Half of Oklahoma state recognised as native country

By Te Ao - Māori News

The Muskogee Creek; Chocktaw; Cherokee; Seminole; and Chickasaw nations were forcibly removed from their homelands and taken to their Oklahoma reservations almost 200 years ago.

These reservations take up half of the current boundaries of Oklahoma state. Over time, the reservations were reduced to allow non-native settlers to live there, including in Tulsa, which has become the second-largest city in the state. The US Supreme Court now recognises the original boundaries of the reservations as native "Indian country," as defined by federal law.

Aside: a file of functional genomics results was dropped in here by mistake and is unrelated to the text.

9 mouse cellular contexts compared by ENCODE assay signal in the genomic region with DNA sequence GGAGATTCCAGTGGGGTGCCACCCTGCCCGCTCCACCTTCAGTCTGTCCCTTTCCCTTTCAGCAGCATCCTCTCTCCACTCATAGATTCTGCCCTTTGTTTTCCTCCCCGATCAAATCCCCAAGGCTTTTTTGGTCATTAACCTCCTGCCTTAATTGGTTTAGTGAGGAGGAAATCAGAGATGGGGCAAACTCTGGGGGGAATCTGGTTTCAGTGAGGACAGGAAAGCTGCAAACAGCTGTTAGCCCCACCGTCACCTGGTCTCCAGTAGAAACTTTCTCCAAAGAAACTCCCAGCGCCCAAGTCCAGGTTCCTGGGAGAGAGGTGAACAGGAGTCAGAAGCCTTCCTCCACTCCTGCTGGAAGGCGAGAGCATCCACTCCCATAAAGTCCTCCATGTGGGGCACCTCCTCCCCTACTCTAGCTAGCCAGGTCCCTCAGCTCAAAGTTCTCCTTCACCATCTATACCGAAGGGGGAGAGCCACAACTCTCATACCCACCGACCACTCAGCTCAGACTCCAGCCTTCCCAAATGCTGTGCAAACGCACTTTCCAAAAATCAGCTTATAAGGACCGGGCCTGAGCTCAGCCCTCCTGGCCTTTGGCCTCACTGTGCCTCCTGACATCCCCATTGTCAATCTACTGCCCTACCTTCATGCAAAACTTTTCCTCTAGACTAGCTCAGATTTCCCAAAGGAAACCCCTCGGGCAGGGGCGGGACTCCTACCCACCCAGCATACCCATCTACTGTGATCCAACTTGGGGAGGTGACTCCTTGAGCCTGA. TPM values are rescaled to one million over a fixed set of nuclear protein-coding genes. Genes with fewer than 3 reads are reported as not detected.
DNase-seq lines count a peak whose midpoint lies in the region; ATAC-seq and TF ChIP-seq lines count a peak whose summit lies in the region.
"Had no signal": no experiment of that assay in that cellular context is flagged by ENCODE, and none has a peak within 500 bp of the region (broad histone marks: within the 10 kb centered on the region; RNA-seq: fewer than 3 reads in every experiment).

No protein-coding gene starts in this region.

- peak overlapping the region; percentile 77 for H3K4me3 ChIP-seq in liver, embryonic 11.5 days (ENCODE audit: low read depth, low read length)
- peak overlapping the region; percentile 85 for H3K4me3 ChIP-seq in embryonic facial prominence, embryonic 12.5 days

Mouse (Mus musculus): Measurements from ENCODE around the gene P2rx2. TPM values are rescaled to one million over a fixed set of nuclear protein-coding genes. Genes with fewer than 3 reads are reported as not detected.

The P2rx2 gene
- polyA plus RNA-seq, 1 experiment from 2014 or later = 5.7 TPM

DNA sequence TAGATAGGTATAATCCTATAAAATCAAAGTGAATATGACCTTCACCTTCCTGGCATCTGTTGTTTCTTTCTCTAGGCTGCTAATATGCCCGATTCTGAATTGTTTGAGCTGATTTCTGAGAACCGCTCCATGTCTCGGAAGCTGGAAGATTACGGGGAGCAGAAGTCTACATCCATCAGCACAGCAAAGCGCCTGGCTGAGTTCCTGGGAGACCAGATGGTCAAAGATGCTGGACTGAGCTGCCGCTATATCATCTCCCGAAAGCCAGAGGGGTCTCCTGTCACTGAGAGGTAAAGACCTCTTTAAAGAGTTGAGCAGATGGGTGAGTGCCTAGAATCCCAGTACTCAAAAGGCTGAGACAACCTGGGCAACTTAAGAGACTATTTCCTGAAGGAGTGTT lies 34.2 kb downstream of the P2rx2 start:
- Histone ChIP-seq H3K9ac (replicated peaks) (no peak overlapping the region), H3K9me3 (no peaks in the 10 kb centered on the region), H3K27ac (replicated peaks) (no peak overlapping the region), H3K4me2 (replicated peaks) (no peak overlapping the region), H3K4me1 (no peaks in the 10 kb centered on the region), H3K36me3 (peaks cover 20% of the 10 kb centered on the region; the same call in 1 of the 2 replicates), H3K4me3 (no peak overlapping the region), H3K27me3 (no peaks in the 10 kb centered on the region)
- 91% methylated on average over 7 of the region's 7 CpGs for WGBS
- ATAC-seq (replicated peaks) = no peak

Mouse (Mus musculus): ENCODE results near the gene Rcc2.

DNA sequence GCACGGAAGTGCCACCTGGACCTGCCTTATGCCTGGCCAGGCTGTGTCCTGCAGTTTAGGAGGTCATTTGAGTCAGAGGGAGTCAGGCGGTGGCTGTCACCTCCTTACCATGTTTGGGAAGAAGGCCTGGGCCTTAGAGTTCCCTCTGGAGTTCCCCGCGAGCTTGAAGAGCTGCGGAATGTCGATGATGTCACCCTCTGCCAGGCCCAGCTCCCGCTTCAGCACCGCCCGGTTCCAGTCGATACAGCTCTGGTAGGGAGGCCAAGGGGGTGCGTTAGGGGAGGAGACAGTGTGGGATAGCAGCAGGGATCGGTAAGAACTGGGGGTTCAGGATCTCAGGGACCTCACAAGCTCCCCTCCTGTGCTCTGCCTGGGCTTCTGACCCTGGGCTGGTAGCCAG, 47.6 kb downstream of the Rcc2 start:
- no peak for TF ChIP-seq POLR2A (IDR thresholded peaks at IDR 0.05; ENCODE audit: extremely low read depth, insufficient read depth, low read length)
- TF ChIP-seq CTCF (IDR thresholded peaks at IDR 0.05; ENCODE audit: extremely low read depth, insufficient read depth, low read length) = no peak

This means that all natives in these areas come under the jurisdiction of the laws of the respective five nations and the federal government of the US and puts in doubt state convictions.

Jonodev O. Chaudhuri, ambassador for the Muskogee Creek nation, talked to Tapatahi about the implications of this court ruling.